On the whole, the paper is a good one, following a clearly set out method, and the results provide useful policy indications. However, that is not to say that the paper does not have some flaws.

First, the paper uses the educational attainment of children of Caribbean decent as the “control group” against which the educational attainment of Pakistani and Bangladeshi children is tested. The authors justify this on the grounds that Caribbean families are unlikely to fast during Ramadan, such that the control group is unaffected by Ramadan. Although this might seem reasonable from a statistical perspective (although I’d argue that it still introduces unacceptable biases into the analysis), from a policy perspective it is less desirable.

Specifically, the relevant control group to determine whether a policy would be worthwhile is “the average student” – the authors do not provide any evidence to indicate that Caribbean students represent the average attainment in the UK. Indeed, the paper actually suggests that Caribbean students’ educational attainment tends to be below the UK average. In other words, the effect that the paper finds is likely to be understated relative to the average student, such that the paper’s conclusions could be much stronger if the average educational attainment was used. (Although the paper conducts a “robustness check” using White British students as an alternative control group, this still fails to get at the effect compared to the average student.)

Second, the paper assumes a “standard” gestation period of xx days, but does not investigate the extent to which changing the length of this gestation period affects the results. It could be that a slight change in the length of the gestation period assumed by the authors would affect the effect they find, which is important given that the effect they find is relatively small (albeit statistically significant). Hence, the rigour of the paper could have been improved by including this sensitivity check.

Third, the authors fail to make sufficient inference from the results presented in the paper. In particular, the paper’s results indicate that the impact of fasting on educational attainment differs according to the stage during the gestation period at which the fasting occurred – the impact of gestational fasting on educational attainment is largest when it happens during the third and fourth month of gestation and is almost negligible when it occurs after the seventh month. In other words, the paper could have highlighted the importance of early nutritional interventions for policy during gestation, but failed to do so.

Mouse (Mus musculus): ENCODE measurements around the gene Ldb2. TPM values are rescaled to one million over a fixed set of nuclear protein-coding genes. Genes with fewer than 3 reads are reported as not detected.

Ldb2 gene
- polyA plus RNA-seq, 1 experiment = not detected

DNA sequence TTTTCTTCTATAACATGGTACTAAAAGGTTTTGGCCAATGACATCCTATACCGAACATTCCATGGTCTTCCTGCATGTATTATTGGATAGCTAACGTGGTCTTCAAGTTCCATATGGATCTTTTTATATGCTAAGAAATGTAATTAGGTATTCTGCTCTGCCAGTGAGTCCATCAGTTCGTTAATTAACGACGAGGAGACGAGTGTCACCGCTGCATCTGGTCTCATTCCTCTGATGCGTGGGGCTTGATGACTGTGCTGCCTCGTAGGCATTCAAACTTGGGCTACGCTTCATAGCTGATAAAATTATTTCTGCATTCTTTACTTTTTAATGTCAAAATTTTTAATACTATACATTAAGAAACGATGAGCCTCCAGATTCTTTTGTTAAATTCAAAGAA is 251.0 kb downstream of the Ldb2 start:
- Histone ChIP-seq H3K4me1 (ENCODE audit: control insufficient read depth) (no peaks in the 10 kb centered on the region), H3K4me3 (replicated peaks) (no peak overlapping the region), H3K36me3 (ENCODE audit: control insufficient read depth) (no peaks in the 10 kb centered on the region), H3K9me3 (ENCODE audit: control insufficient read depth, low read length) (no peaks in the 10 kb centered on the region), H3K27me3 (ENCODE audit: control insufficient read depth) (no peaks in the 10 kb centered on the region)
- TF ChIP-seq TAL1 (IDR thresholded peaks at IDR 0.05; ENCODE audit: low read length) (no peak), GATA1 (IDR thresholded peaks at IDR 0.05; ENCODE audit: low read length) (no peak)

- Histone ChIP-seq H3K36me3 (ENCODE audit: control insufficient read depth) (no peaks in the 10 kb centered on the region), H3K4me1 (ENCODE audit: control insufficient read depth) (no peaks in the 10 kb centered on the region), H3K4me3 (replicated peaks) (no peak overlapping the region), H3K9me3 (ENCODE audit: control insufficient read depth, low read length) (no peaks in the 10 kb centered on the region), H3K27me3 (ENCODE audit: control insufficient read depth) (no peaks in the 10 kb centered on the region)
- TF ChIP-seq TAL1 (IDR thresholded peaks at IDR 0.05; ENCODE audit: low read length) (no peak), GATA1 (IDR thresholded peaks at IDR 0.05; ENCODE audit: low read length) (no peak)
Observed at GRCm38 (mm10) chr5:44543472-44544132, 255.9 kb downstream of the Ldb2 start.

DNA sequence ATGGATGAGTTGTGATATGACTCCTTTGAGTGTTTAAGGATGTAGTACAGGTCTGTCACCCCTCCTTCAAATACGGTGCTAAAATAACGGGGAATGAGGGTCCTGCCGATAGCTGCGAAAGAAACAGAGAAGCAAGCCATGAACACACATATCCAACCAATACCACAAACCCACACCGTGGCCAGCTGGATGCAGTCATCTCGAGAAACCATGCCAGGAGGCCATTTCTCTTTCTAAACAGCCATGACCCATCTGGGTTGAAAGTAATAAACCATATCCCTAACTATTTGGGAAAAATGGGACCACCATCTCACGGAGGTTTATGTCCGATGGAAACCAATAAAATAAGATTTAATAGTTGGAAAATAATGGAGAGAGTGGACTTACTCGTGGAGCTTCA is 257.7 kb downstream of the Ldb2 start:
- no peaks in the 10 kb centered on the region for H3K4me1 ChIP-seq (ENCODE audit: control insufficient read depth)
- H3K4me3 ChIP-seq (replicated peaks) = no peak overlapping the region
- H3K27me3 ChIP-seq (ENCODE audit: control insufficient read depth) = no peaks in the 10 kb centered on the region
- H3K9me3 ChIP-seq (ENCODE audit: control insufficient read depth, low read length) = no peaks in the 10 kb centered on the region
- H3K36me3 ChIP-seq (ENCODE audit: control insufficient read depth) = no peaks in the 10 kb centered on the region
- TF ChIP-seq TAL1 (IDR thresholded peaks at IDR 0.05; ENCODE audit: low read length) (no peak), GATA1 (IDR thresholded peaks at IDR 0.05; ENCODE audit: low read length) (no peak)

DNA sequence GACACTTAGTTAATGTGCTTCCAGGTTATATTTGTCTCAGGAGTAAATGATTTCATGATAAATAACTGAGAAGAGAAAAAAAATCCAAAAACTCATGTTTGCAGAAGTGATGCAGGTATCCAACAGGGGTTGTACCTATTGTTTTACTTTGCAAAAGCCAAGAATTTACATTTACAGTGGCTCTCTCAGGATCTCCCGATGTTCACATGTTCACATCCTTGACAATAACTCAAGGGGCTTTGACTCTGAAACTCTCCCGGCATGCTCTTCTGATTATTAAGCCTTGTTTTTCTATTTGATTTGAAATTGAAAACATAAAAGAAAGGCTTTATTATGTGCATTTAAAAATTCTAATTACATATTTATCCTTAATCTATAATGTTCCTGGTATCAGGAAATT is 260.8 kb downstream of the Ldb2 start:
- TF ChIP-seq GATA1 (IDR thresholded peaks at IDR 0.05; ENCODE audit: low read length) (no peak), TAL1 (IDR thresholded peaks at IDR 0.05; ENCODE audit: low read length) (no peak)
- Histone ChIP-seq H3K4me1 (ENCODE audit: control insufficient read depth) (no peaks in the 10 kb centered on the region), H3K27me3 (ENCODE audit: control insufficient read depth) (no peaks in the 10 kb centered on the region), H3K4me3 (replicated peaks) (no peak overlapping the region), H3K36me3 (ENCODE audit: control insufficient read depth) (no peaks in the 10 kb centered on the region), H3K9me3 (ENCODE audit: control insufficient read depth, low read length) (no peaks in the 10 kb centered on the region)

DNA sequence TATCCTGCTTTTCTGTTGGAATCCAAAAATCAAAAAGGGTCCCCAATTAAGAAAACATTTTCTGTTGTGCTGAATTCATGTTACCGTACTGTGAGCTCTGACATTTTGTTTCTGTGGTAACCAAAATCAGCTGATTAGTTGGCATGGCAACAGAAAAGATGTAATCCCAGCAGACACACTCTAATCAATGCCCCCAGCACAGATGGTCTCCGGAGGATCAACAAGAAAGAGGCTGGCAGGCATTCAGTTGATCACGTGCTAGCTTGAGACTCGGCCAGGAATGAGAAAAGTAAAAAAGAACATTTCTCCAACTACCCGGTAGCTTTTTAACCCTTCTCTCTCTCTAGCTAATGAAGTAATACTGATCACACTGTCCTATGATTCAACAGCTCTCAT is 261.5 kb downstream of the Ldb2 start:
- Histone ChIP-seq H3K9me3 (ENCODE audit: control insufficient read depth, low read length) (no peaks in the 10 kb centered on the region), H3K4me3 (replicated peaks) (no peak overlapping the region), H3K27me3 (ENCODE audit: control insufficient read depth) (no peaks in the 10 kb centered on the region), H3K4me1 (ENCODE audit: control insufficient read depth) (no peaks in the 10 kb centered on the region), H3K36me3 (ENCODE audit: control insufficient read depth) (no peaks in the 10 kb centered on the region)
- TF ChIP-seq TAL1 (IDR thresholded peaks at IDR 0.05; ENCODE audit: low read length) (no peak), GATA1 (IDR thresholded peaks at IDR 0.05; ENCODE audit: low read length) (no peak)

Nonetheless, despite these flaws, the paper is an interesting one, with some important policy implications.

Statistics, state benefits, and reproduction: some sort of unholy trinity

Over the past week, there has been some discussion regarding a book written by Adam Perkins (a Lecturer in the Neurobiology of Personality at King’s College London) regarding the impact of state benefits on personal outcomes (the title of the book – “The Welfare Trait: how state benefits affect personality” – probably gives that away).

Of particular focus has been one table that Perkins claims demonstrates that being on benefits is associated with a higher number of children in that household – i.e. that being on state benefits encourages reproduction (according to Perkins). The table, reproduced from here below, appears to indicate that households in which no-one is employed have higher numbers of children than do households with one or two workers.


Perkins’ conclusions were criticised by Jonathan Portes (a Senior Fellow at the NIESR) for a number of reasons, to which Perkins provided a response – see here.

However, this response is entirely unsatisfactory as it fails to acknowledge the actual problems with using the table above to make meaningful inferences. First, it does nothing to demonstrate that the results in the table are statistically significant – that is to say that the results in the are not just due to “random chance” (i.e. an artefact of the data used) and are, in fact, a “true” result. Without testing the results for statistical significance, there is no way to determine whether or not there is actually a meaningful difference between the number of children in working households as compared to workless household. Indeed, Perkins does not appear to even acknowledge this as an issue of his reliance on this table.

Second, Perkins’ numbers deliberately exclude households in which there are no children. This is an egregious decision that Perkins has tried to justify using baseless arguments. The issue is that Perkins could have deliberately introduced a bias into the numbers in the table that directly affects the inferences drawn from the results in the table. To see this, suppose that a higher proportion of workless households have no children than the proportion of working households that have no children.

Indeed, suppose that 500,000 working households do not have children, but 1,000,000 workless households do not have children. The table below, shows the impact of this hypothetical example – including households that do not have children actually reverses the direction. Once childless households are included in this hypothetical example, workless households actually have fewer children that do working households. Hence, it is essential that the number of childless households are included when trying to see if state benefits affect reproduction.